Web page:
For many in Atlanta, Pride means celebration — think rainbow confetti, marching for equality and, of course, partying the house down. But the last two years have reminded us that Pride is so much more than a parade. Last year, we took Pride season into perspective with the injustices that have disproportionately affected queer communities of color for decades.
And this year, Atlanta Pride is being held virtually once again due to COVID-19. So instead of building a float, the Nebo team created Free To Be, a digital Pride experience that not only celebrates our freedom to be ourselves, it also shines the spotlight on organizations doing good for the LGBTQIA+ community.
Anyone who watches RuPaul’s Drag Race knows that RuPaul Charles is more than a drag queen — he’s the Queen of Advertising.
Every episode of RuPaul’s Drag Race is essentially 90 minutes of advertisements dressed up in ostrich feathers, from perfect product placements to schticky self-promotion. And yet, no one is changing the channel. In fact, the show’s 13th season just swept the Emmy Awards with a whopping six wins and a total of 24 trophies over the years.
Somehow, Ru and his girls have taken advertising from ad nauseum to sickening success. What’s the show’s secret? Here’s the tea on what makes RuPaul’s Drag Race a marketing masterpiece.
As little kids, we’re always asked “What do you want to be when you grow up?” When I was 8-years-old, my answer was always something grandiose and awe-inspiring. (i.e. a ballerina or a movie star.) But at that age it’s hard to truly know what you’re passionate about and what aligns with your values. At such a young age, I didn’t even know what a project manager was.
To be honest, I don’t even remember project management being talked about on career day. It wasn’t on my career aptitude test. If it had been, we would have matched perfectly. If I think about what is needed to be a good project manager, my personality and career goals all align.
Marketers are in the midst of a big problem: The Privacy Paradox. Consumers constantly want more of their communications with brands to be personalized and tailored to their needs. However, simultaneously, more and more people are concerned with how their personal data is being captured and used.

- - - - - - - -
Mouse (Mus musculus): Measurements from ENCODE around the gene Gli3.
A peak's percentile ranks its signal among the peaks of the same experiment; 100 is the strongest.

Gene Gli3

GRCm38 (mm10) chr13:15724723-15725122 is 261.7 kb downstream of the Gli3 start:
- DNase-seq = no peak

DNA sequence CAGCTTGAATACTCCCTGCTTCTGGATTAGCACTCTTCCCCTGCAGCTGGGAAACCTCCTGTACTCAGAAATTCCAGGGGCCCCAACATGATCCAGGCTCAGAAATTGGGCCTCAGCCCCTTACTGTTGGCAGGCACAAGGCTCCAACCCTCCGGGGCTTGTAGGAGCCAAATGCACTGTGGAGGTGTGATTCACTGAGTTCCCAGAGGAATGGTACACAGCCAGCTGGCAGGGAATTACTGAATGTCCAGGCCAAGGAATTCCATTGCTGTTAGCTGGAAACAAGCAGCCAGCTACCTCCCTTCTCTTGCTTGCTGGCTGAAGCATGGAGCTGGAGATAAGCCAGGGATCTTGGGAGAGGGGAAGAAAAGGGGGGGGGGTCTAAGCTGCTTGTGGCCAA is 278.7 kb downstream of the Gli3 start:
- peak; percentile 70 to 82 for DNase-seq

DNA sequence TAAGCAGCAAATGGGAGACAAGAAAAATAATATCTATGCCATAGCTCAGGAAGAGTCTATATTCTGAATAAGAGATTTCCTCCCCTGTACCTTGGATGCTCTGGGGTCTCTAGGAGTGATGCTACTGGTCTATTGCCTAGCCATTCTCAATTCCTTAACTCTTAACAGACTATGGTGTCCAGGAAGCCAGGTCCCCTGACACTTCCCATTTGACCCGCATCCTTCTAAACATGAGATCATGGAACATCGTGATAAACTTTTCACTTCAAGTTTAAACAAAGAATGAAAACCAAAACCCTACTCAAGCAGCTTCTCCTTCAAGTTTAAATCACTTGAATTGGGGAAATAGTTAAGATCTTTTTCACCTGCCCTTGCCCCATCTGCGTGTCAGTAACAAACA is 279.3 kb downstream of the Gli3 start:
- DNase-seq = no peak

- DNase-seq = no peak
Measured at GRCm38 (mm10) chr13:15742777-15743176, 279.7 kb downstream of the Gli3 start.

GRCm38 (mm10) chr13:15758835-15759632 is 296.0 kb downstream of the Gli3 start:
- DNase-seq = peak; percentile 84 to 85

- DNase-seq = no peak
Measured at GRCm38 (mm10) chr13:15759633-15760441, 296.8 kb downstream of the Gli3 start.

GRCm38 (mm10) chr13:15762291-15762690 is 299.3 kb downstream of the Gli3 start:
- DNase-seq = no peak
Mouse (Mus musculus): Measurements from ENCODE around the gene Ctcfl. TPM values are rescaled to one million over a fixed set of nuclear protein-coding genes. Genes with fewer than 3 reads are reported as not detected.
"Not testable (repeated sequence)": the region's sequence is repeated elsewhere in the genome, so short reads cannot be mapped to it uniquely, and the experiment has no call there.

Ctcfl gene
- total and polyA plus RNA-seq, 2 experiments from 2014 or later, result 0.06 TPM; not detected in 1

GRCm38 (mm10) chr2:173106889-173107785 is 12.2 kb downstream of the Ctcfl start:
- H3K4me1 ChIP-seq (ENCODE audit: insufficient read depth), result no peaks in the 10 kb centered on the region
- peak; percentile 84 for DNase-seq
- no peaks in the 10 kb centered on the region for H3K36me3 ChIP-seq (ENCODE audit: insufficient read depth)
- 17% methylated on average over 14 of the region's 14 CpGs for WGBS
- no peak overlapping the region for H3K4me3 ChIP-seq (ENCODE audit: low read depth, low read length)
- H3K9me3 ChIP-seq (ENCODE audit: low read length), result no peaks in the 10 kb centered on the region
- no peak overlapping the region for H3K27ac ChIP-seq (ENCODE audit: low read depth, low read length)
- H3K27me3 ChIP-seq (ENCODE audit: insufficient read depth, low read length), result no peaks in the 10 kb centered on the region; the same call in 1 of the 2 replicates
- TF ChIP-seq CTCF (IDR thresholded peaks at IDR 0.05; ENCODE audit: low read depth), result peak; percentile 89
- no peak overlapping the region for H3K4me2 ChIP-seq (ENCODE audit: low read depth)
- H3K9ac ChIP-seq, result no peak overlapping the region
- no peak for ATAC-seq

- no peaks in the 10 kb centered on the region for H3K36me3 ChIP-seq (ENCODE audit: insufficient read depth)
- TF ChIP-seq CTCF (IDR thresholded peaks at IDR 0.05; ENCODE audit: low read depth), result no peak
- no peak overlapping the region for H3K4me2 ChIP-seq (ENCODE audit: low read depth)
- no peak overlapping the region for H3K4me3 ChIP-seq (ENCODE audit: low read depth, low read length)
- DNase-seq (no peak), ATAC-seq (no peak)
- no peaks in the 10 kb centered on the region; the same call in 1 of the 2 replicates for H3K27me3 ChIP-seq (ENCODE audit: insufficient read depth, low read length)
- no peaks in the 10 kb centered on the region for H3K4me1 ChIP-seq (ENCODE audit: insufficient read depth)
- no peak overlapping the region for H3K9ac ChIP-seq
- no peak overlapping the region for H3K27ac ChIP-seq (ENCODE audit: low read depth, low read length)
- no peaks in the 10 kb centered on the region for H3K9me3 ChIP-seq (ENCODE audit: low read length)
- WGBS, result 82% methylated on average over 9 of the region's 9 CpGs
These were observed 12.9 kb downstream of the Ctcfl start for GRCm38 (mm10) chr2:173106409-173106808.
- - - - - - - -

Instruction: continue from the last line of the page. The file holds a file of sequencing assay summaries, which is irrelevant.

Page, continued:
The problem is that marketers rely on data to provide more personalized experiences - but what kind of data should marketers be collecting and how should it be collected? Ultimately, how do we find the right balance between personalization and privacy?
The ground has begun to
move crumble beneath our feet in the email world, ever since Apple announced its new Mail Privacy Protection features in June 2021. The announcement has left email marketers concerned restless in anticipation for its upcoming release in September 2021. We can’t help but wonder — will Apple’s Mail Privacy Protection kill the open rate as a KPI?
Picture it: One day you are
on top of the world conquering the social media algorithm. The next, a social media platform announces a new feature that has your social media strategy shaking in its boots.
But, as we see often, social media users aren’t quite ready for the change these platforms are trying to make. Yes, I am looking at you Instagram Reels—but we will save that post for another day.
Today is a momentous day for the social media world: the last day to use a failed social media update that didn’t gain traction. I’m talking about Twitter Fleets, the Story function of the social platform that users didn’t want and never asked for.